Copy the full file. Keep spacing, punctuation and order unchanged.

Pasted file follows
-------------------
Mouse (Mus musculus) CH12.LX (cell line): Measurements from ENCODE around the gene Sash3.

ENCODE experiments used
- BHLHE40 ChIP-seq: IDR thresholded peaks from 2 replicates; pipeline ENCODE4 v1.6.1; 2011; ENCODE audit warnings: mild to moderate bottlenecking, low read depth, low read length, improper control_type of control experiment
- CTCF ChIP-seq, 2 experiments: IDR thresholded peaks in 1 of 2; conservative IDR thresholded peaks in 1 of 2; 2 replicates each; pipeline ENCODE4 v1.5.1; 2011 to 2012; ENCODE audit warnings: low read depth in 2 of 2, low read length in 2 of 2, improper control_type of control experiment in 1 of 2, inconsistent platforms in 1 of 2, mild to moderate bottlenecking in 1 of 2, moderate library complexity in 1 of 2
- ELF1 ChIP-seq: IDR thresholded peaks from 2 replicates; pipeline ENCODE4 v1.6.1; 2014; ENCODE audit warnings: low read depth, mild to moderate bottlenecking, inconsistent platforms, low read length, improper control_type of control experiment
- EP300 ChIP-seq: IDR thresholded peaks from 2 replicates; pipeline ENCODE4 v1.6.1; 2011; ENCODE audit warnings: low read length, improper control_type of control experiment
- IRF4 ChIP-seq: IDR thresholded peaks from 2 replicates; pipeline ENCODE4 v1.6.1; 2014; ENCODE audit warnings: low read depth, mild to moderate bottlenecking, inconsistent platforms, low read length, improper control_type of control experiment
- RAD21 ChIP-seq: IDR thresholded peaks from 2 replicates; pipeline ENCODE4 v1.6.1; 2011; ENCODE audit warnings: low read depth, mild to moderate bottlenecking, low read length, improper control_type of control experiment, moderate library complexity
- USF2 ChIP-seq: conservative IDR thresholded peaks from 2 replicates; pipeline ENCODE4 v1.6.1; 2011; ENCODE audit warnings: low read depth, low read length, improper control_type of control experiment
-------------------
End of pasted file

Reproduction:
Mouse (Mus musculus) CH12.LX (cell line): Measurements from ENCODE around the gene Sash3.

ENCODE experiments used
- BHLHE40 ChIP-seq: IDR thresholded peaks from 2 replicates; pipeline ENCODE4 v1.6.1; 2011; ENCODE audit warnings: mild to moderate bottlenecking, low read depth, low read length, improper control_type of control experiment
- CTCF ChIP-seq, 2 experiments: IDR thresholded peaks in 1 of 2; conservative IDR thresholded peaks in 1 of 2; 2 replicates each; pipeline ENCODE4 v1.5.1; 2011 to 2012; ENCODE audit warnings: low read depth in 2 of 2, low read length in 2 of 2, improper control_type of control experiment in 1 of 2, inconsistent platforms in 1 of 2, mild to moderate bottlenecking in 1 of 2, moderate library complexity in 1 of 2
- ELF1 ChIP-seq: IDR thresholded peaks from 2 replicates; pipeline ENCODE4 v1.6.1; 2014; ENCODE audit warnings: low read depth, mild to moderate bottlenecking, inconsistent platforms, low read length, improper control_type of control experiment
- EP300 ChIP-seq: IDR thresholded peaks from 2 replicates; pipeline ENCODE4 v1.6.1; 2011; ENCODE audit warnings: low read length, improper control_type of control experiment
- IRF4 ChIP-seq: IDR thresholded peaks from 2 replicates; pipeline ENCODE4 v1.6.1; 2014; ENCODE audit warnings: low read depth, mild to moderate bottlenecking, inconsistent platforms, low read length, improper control_type of control experiment
- RAD21 ChIP-seq: IDR thresholded peaks from 2 replicates; pipeline ENCODE4 v1.6.1; 2011; ENCODE audit warnings: low read depth, mild to moderate bottlenecking, low read length, improper control_type of control experiment, moderate library complexity
- USF2 ChIP-seq: conservative IDR thresholded peaks from 2 replicates; pipeline ENCODE4 v1.6.1; 2011; ENCODE audit warnings: low read depth, low read length, improper control_type of control experiment